New life for InfiniBand


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Early IB adopters
Is IB hype still outpacing IB products? It's too early to say for sure. IB storage is relatively new and many products are still being evaluated by users. For example, Sandia National Laboratories made news in 2005 when it implemented a 4,500-node InfiniBand cluster for Department of Energy research, but it's only now evaluating IB storage devices. "A lot of the IB storage is either just hitting the market or in the beta-testing phase for the vendors," says Matt Leininger, principal member of the technical staff at Sandia National Laboratories. He's particularly interested in leveraging IB storage to reduce the costs and complexities of FC storage. "At least having the option of getting rid of some of those [IB-to-FC] routers is certainly intriguing," he says.

Still, early IB storage adopters are generally pleased and encouraged with the results they're seeing. DNA Productions Inc. in Irving, TX, runs a 1,000-processor rendering farm that drives its computer animation business. DNA traditionally relied on NAS boxes for storage, but quick NAS obsolescence and network performance concerns drove the company to adopt a new storage infrastructure based on 42 Isilon IQ 1920 storage devices--today providing more than 80TB to hundreds of artists and animators.

"I have to get that render farm flying, and I need the render farm to hit that storage device as fast as it can," says Brian Chacon, part of the management

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team at DNA Productions, who reports throughputs up to 2.3Gb/sec between the render farm and storage system. Not only is the data rate appealing, but Chacon values the modularity and scalability found in Isilon's offering. Another plus: The system required little training.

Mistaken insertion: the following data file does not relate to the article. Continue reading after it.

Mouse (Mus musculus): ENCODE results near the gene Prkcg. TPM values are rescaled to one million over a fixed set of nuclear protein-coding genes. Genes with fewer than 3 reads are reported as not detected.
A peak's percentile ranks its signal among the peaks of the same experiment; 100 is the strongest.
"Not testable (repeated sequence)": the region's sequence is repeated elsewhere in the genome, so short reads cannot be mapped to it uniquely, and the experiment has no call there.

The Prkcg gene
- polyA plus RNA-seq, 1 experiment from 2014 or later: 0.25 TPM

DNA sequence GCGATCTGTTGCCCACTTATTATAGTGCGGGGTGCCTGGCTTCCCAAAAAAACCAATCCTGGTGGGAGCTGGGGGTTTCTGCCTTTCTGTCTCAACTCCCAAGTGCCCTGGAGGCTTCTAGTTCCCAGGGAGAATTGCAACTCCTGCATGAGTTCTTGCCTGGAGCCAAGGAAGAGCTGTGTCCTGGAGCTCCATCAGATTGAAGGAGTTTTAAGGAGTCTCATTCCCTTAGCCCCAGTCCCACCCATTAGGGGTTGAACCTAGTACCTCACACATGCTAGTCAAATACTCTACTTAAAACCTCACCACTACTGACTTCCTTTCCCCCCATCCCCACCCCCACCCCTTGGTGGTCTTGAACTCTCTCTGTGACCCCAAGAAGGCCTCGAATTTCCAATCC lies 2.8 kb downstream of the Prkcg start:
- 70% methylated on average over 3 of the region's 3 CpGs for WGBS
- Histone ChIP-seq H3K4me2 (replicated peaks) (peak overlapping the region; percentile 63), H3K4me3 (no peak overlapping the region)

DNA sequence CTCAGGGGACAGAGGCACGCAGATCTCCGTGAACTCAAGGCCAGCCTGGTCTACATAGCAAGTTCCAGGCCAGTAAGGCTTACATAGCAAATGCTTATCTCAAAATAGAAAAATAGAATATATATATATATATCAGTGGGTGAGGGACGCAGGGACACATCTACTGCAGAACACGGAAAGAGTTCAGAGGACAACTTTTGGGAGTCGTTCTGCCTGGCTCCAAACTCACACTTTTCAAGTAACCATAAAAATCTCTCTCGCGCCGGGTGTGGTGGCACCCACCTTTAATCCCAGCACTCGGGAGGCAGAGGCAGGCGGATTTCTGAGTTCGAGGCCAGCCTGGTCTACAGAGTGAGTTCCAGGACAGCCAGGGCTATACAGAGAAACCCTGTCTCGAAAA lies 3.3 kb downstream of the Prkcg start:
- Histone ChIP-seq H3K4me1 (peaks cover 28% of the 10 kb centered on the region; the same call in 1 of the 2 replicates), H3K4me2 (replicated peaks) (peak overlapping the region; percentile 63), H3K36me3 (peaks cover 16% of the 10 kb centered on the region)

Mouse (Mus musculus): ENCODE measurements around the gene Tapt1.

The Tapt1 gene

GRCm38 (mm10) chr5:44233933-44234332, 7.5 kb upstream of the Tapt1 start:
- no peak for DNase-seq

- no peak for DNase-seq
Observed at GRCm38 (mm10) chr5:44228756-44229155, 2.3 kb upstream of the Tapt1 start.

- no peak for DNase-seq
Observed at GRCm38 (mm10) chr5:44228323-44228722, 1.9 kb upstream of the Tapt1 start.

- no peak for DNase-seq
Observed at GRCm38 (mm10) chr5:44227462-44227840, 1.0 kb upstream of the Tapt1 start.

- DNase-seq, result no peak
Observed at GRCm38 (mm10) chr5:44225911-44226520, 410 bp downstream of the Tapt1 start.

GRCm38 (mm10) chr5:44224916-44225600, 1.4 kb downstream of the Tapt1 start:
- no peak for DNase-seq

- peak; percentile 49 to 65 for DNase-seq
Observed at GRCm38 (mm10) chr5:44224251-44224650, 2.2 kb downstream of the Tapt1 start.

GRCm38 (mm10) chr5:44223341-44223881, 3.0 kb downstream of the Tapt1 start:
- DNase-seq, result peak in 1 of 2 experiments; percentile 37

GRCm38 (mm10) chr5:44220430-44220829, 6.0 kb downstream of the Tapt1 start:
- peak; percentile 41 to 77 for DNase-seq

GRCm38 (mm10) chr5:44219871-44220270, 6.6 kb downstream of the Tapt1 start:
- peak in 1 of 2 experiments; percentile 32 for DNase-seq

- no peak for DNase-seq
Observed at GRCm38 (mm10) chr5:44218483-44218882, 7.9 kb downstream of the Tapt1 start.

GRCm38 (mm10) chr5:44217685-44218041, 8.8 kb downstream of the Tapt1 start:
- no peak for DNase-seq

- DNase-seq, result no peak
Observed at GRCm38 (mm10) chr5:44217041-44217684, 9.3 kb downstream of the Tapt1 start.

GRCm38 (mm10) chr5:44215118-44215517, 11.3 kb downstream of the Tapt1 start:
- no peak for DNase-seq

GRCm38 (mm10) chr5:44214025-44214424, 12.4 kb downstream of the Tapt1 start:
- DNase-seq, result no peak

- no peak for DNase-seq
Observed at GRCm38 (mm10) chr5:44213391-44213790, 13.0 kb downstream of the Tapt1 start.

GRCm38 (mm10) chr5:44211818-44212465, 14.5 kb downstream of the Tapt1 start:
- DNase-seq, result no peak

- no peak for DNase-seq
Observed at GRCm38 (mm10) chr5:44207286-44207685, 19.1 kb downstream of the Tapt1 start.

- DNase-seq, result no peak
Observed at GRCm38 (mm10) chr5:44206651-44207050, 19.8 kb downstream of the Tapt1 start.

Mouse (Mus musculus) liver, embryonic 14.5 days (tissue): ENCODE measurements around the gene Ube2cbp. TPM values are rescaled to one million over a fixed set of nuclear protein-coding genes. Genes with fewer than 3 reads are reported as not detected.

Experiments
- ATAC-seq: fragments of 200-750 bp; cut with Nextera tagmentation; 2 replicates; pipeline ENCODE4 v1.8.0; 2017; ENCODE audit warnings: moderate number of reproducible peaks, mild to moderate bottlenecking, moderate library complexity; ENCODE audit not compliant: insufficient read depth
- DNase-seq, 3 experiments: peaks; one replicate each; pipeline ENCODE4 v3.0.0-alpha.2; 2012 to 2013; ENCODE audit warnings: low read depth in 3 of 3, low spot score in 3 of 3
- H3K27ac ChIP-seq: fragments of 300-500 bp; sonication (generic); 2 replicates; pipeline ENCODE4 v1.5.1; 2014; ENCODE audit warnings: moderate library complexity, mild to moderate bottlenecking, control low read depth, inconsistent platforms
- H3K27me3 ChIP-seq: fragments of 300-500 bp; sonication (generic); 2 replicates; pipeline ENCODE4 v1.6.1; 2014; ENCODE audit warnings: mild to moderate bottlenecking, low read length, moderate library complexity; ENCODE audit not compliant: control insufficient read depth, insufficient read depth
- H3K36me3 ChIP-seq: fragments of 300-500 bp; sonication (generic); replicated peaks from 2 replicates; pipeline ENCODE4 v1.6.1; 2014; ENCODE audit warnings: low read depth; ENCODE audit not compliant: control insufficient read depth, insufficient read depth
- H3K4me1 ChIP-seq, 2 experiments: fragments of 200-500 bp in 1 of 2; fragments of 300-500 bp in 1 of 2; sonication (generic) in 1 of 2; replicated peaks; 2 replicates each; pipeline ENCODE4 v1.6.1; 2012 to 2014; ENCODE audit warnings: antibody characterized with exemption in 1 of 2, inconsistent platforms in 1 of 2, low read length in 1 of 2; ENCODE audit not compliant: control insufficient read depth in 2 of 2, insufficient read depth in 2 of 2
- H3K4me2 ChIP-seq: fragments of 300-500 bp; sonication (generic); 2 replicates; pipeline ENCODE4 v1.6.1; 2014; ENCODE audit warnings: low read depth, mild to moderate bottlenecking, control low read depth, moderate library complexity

Simplicity is also a notable benefit for the U.S. Naval Research Laboratory (NRL). Traditionally an FC SAN user, the NRL is systematically moving its 100TB to 150TB of research data to IB storage on SGI and other platforms. "About half of that amount is now on InfiniBand storage using serial ATA drives," says Dr. Hank Dardy, chief scientist for advanced computing at the NRL's Center for Computational Science. Dardy sees IB as a better, faster and cheaper technology for storage and other networking tasks. It took approximately three weeks to integrate IB storage devices into the NRL environment--a relatively smooth process from Dardy's perspective. "It certainly wasn't out of the norm," he says. Other than a one-day training session at a vendor facility, the system required no advanced training.

This was first published in April 2006

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